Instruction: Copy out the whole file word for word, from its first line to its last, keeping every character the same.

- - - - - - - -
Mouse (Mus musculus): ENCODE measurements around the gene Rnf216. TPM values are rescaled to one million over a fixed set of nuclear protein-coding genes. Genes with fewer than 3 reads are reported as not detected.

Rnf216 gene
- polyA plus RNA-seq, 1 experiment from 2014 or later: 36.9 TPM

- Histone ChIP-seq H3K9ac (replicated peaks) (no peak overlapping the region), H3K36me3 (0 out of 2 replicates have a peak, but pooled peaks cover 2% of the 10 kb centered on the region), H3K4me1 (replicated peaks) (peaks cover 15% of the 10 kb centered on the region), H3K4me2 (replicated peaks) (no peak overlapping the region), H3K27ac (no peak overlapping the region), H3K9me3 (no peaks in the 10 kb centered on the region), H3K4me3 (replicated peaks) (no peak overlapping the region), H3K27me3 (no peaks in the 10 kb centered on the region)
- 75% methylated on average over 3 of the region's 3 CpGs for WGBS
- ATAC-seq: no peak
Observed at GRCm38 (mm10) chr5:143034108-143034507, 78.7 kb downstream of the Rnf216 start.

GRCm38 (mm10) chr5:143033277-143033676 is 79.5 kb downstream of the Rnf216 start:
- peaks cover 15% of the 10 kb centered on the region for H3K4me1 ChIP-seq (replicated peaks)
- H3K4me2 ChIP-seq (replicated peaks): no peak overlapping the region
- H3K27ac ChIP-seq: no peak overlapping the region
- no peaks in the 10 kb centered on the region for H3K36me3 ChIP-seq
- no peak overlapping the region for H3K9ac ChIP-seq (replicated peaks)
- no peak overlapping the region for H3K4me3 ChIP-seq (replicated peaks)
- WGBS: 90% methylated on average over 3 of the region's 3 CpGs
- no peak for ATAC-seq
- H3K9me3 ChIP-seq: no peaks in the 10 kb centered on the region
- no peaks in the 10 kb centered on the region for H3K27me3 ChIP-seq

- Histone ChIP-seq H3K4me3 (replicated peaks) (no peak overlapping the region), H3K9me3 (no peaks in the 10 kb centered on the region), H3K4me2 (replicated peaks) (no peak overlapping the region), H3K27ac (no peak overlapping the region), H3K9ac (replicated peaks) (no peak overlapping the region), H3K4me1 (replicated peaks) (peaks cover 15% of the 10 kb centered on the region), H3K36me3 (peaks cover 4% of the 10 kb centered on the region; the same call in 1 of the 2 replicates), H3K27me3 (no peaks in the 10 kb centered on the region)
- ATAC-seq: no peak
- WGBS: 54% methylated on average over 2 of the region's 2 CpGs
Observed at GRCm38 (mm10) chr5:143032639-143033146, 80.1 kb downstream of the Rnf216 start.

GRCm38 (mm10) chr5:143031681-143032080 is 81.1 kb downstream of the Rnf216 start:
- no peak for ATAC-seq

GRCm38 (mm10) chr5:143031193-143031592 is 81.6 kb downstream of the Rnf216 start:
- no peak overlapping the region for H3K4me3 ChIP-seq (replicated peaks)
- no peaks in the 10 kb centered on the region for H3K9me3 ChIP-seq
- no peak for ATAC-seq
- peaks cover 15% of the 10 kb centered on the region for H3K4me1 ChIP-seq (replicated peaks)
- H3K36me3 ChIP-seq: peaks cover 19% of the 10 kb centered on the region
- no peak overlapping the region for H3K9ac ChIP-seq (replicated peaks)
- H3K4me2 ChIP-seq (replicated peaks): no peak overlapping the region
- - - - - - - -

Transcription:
Mouse (Mus musculus): ENCODE measurements around the gene Rnf216. TPM values are rescaled to one million over a fixed set of nuclear protein-coding genes. Genes with fewer than 3 reads are reported as not detected.

Rnf216 gene
- polyA plus RNA-seq, 1 experiment from 2014 or later: 36.9 TPM

- Histone ChIP-seq H3K9ac (replicated peaks) (no peak overlapping the region), H3K36me3 (0 out of 2 replicates have a peak, but pooled peaks cover 2% of the 10 kb centered on the region), H3K4me1 (replicated peaks) (peaks cover 15% of the 10 kb centered on the region), H3K4me2 (replicated peaks) (no peak overlapping the region), H3K27ac (no peak overlapping the region), H3K9me3 (no peaks in the 10 kb centered on the region), H3K4me3 (replicated peaks) (no peak overlapping the region), H3K27me3 (no peaks in the 10 kb centered on the region)
- 75% methylated on average over 3 of the region's 3 CpGs for WGBS
- ATAC-seq: no peak
Observed at GRCm38 (mm10) chr5:143034108-143034507, 78.7 kb downstream of the Rnf216 start.

GRCm38 (mm10) chr5:143033277-143033676 is 79.5 kb downstream of the Rnf216 start:
- peaks cover 15% of the 10 kb centered on the region for H3K4me1 ChIP-seq (replicated peaks)
- H3K4me2 ChIP-seq (replicated peaks): no peak overlapping the region
- H3K27ac ChIP-seq: no peak overlapping the region
- no peaks in the 10 kb centered on the region for H3K36me3 ChIP-seq
- no peak overlapping the region for H3K9ac ChIP-seq (replicated peaks)
- no peak overlapping the region for H3K4me3 ChIP-seq (replicated peaks)
- WGBS: 90% methylated on average over 3 of the region's 3 CpGs
- no peak for ATAC-seq
- H3K9me3 ChIP-seq: no peaks in the 10 kb centered on the region
- no peaks in the 10 kb centered on the region for H3K27me3 ChIP-seq

- Histone ChIP-seq H3K4me3 (replicated peaks) (no peak overlapping the region), H3K9me3 (no peaks in the 10 kb centered on the region), H3K4me2 (replicated peaks) (no peak overlapping the region), H3K27ac (no peak overlapping the region), H3K9ac (replicated peaks) (no peak overlapping the region), H3K4me1 (replicated peaks) (peaks cover 15% of the 10 kb centered on the region), H3K36me3 (peaks cover 4% of the 10 kb centered on the region; the same call in 1 of the 2 replicates), H3K27me3 (no peaks in the 10 kb centered on the region)
- ATAC-seq: no peak
- WGBS: 54% methylated on average over 2 of the region's 2 CpGs
Observed at GRCm38 (mm10) chr5:143032639-143033146, 80.1 kb downstream of the Rnf216 start.

GRCm38 (mm10) chr5:143031681-143032080 is 81.1 kb downstream of the Rnf216 start:
- no peak for ATAC-seq

GRCm38 (mm10) chr5:143031193-143031592 is 81.6 kb downstream of the Rnf216 start:
- no peak overlapping the region for H3K4me3 ChIP-seq (replicated peaks)
- no peaks in the 10 kb centered on the region for H3K9me3 ChIP-seq
- no peak for ATAC-seq
- peaks cover 15% of the 10 kb centered on the region for H3K4me1 ChIP-seq (replicated peaks)
- H3K36me3 ChIP-seq: peaks cover 19% of the 10 kb centered on the region
- no peak overlapping the region for H3K9ac ChIP-seq (replicated peaks)
- H3K4me2 ChIP-seq (replicated peaks): no peak overlapping the region